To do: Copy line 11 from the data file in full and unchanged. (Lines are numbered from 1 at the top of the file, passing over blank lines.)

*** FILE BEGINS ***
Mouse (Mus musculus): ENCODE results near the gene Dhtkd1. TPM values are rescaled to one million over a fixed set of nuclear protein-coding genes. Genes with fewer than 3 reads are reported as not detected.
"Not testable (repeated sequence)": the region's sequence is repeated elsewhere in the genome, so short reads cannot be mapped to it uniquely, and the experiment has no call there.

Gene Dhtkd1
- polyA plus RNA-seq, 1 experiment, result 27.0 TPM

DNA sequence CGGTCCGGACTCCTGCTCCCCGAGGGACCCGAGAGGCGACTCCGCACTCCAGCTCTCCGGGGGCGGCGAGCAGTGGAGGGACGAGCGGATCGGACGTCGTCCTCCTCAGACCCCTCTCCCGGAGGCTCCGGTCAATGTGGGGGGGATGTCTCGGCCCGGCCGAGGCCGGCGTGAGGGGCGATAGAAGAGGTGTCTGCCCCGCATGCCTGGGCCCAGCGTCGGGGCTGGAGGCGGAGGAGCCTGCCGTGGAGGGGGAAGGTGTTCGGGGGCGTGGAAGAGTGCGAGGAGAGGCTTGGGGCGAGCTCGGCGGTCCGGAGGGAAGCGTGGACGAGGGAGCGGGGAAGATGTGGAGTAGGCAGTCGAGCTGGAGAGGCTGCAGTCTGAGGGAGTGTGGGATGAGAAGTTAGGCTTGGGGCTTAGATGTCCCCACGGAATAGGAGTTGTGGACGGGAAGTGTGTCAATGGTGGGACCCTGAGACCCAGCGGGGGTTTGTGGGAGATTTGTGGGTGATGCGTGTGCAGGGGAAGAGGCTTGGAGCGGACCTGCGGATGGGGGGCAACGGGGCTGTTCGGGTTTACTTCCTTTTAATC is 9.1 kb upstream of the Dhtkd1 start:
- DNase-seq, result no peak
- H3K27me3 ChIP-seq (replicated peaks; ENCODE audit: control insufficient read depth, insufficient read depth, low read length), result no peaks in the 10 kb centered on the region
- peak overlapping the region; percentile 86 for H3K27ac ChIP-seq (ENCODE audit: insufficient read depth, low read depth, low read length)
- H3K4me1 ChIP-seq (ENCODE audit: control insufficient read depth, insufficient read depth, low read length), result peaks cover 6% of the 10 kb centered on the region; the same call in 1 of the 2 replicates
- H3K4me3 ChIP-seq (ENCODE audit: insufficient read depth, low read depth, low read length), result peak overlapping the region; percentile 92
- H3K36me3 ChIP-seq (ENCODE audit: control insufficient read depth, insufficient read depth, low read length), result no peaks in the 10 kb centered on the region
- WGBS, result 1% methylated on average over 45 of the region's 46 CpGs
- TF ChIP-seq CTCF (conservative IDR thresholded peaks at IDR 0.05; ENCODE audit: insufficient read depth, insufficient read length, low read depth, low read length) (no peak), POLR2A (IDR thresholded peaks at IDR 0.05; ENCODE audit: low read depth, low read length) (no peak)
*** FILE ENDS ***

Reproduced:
- H3K36me3 ChIP-seq (ENCODE audit: control insufficient read depth, insufficient read depth, low read length), result no peaks in the 10 kb centered on the region